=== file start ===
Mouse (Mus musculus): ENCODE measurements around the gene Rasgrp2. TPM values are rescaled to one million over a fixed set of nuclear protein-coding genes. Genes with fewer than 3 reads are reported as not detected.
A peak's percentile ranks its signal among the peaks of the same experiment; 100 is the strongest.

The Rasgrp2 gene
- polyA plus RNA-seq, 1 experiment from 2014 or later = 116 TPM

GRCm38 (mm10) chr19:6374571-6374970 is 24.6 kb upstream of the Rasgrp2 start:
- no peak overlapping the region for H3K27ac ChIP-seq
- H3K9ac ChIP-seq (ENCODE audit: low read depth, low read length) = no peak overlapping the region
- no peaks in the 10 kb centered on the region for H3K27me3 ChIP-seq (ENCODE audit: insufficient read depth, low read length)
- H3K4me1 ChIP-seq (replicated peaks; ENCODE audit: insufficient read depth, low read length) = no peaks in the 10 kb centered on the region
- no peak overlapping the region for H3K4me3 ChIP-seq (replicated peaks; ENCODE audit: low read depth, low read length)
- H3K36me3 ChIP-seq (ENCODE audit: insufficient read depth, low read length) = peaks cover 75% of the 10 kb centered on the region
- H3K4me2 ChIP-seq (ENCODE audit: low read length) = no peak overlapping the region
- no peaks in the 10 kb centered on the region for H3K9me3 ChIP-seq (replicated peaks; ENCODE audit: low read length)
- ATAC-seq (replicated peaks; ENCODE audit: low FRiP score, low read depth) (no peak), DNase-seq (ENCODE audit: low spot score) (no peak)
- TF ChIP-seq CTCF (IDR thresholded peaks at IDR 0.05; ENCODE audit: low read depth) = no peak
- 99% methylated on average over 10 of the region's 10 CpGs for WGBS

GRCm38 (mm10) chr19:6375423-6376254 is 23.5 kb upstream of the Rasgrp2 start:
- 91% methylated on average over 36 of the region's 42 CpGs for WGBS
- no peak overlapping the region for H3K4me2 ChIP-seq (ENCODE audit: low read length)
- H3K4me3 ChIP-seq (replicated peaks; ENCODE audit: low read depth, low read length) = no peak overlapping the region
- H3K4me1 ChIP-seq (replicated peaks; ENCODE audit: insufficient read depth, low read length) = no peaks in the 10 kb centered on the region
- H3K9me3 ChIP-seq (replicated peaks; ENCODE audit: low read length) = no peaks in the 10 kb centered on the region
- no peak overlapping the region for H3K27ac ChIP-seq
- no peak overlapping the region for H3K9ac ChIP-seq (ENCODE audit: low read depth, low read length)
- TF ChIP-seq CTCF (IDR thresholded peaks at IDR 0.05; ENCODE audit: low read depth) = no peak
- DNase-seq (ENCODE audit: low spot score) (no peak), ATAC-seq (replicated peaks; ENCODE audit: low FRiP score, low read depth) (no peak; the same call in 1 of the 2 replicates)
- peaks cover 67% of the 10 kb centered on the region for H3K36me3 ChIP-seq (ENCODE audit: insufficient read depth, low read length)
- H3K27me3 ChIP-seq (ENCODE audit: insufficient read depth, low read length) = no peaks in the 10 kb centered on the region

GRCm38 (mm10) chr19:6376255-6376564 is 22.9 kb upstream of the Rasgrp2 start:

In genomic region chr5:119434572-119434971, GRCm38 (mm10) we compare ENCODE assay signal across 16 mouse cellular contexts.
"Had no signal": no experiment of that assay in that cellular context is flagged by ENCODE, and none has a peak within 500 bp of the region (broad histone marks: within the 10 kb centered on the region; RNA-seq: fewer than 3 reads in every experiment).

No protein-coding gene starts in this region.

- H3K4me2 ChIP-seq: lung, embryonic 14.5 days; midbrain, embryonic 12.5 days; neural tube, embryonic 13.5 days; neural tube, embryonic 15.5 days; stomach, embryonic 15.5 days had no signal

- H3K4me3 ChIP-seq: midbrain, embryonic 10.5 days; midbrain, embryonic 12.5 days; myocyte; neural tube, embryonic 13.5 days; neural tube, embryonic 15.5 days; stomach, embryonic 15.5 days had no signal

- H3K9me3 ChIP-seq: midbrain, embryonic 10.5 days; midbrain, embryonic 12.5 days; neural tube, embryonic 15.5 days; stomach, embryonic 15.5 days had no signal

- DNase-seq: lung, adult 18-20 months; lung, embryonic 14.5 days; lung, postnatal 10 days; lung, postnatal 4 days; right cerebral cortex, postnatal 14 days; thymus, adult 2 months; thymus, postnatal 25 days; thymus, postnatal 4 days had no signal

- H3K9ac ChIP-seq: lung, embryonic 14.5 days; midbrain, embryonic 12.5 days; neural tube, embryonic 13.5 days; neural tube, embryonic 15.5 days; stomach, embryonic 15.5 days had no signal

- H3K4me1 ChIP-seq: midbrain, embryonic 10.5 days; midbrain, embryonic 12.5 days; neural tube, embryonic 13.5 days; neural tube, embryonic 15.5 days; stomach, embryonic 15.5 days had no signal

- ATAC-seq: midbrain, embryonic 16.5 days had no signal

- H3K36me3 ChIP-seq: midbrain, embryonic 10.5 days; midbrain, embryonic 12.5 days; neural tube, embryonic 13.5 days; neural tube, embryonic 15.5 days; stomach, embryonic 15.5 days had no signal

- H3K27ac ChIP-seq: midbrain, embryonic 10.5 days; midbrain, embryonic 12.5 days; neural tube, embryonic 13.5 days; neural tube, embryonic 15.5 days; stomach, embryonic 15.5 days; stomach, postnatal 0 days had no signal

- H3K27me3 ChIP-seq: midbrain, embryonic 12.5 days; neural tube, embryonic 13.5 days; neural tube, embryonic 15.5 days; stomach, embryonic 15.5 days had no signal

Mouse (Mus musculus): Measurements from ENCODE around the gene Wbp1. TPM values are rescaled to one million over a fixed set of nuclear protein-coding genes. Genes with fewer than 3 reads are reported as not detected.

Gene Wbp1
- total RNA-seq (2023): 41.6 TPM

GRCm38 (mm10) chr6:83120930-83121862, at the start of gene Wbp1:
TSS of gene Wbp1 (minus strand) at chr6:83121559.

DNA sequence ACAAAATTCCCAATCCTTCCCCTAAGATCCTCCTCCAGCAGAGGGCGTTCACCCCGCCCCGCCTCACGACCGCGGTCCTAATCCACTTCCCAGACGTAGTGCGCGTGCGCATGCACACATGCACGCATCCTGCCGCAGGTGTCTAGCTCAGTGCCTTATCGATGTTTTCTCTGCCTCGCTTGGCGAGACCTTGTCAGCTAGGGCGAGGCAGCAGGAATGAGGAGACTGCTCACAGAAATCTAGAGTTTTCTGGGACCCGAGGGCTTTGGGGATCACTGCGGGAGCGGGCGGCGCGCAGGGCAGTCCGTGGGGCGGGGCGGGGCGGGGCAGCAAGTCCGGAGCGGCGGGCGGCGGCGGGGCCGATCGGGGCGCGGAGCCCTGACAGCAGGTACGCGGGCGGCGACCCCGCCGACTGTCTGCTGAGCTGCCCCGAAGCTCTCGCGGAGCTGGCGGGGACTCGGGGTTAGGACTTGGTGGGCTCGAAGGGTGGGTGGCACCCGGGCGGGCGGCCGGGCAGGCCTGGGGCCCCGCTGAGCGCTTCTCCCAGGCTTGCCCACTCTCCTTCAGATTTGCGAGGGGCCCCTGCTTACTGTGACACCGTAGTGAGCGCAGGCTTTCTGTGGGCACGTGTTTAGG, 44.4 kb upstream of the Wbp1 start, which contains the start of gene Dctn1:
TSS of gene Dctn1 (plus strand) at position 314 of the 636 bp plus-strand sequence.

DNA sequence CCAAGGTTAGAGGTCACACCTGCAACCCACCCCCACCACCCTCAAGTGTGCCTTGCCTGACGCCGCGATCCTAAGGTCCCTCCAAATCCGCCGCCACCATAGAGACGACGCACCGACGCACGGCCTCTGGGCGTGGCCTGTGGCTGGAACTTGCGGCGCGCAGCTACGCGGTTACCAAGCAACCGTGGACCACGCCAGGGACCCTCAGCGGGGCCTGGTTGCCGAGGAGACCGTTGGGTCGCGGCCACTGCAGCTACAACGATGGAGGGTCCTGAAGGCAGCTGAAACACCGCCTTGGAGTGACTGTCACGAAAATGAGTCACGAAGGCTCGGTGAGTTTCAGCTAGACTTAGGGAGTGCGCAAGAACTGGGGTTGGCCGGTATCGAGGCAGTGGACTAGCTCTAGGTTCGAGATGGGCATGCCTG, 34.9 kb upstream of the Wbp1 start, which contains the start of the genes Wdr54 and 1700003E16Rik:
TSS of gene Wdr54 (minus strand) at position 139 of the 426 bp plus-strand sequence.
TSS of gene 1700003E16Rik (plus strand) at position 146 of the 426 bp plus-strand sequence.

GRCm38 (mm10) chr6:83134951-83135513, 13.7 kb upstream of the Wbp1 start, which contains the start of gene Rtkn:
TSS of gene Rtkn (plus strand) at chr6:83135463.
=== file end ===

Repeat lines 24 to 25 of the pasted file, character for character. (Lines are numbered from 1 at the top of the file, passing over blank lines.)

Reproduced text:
- no peak overlapping the region for H3K9ac ChIP-seq (ENCODE audit: low read depth, low read length)
- TF ChIP-seq CTCF (IDR thresholded peaks at IDR 0.05; ENCODE audit: low read depth) = no peak